Heartache (which is very real, and often outside our control) crushes a spirit.
That’s a fact, reality, truth, cause and effect.
I understand how those who have not been visited with hard, unchangeable, traumatic life circumstances can be tempted to see only the “choice” side of this verse. But those of us who have had our hearts shattered, our worlds destroyed, our lives ripped asunder know that sometimes there is no choice in heartache.
And we should not be guilted into smiling when our hearts are breaking.
Read the rest here: https://thelifeididntchoose.com/2018/09/06/faking-a-smile-doesnt-make-me-a-better-christian/
I’m no art historian. But I think I may have solved the mystery to Mona Lisa’s smile.
For hundreds of years people have wondered just what is behind that enigmatic expression-it’s a smile, but almost not a smile.
Her lips and eyes do not agree.
I know exactly how she feels.
Some folks think bereaved parents want to prolong the pain and sorrow they are feeling. Some figure that those Facebook posts and Instagram photos and Tweets are aimed at generating pity.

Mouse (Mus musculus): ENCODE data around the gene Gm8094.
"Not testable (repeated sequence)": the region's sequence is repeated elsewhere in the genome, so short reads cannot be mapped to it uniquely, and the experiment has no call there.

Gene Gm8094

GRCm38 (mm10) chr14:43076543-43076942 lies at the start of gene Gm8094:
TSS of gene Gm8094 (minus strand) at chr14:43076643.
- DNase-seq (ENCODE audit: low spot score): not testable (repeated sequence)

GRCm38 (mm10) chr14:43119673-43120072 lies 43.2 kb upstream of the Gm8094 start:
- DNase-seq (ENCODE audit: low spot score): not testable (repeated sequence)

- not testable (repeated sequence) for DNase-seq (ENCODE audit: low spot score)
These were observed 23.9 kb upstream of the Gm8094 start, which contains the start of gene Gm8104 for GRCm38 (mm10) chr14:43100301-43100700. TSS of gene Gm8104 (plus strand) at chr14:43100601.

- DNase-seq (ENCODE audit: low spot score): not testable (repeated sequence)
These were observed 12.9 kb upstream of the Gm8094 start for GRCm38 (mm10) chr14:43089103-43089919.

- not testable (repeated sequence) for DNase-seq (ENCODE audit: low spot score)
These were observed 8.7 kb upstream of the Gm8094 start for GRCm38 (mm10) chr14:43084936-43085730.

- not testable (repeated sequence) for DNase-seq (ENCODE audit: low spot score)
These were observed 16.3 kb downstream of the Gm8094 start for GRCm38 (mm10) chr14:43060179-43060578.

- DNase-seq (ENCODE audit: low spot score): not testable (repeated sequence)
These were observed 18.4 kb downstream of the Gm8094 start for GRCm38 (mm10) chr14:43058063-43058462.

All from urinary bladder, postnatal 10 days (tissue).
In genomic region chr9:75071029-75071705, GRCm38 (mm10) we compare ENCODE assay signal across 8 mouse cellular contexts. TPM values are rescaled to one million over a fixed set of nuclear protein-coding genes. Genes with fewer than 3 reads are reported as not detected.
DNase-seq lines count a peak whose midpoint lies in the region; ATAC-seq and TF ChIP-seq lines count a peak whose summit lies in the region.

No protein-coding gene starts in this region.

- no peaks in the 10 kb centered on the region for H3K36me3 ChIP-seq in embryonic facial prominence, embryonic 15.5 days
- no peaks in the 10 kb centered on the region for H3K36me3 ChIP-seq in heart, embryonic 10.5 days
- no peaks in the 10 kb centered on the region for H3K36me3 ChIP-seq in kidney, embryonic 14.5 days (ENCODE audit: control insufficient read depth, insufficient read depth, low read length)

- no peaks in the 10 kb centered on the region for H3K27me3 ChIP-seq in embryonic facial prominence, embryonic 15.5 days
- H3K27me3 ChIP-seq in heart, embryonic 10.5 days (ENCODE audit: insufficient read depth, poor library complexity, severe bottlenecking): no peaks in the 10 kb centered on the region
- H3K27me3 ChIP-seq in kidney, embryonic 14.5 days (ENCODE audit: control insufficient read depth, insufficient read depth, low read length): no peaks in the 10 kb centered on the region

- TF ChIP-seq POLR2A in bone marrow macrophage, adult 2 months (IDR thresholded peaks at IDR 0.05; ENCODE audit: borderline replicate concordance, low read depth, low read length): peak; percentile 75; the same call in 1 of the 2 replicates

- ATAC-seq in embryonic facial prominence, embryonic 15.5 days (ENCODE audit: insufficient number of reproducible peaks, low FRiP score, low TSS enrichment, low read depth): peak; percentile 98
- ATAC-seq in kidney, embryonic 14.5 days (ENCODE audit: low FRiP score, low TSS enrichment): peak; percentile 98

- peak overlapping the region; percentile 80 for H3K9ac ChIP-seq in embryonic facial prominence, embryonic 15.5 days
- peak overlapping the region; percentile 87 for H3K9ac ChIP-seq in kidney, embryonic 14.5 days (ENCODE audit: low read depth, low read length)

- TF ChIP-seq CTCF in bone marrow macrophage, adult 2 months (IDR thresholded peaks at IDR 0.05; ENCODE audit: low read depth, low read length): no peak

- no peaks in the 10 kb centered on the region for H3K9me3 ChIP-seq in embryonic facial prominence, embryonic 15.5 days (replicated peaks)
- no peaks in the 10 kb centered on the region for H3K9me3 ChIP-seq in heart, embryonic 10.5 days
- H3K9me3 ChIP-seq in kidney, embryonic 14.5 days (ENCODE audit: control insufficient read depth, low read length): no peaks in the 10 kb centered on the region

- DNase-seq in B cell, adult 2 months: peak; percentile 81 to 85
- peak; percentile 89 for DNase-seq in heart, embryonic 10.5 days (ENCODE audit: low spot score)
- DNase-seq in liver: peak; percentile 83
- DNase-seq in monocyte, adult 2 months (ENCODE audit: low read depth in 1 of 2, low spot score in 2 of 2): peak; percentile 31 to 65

But you want to know the truth?
Most bereaved parents long to feel happy again. They want, more than anything, to have a few moments when the weight of grief is lifted and genuine joy bubbles up from down deep like it used to.
The first chance I got to ask a fellow bereaved mom, I did: “Will I ever feel happy again?”
She was honest and told me it would come, but that it would take longer than I hoped.
She was right.
Nearly four years into this journey and I can faithfully report that yes, I do feel happy. I can laugh, I smile, I rejoice with those who rejoice.
I even have whole days when I am barely aware of sorrow and longing.
But the me that was jubilant and radiantly glowing with happiness is gone.
Instead, most days I am just quietly not sad.
You can see it in my face.
Just like Mona Lisa.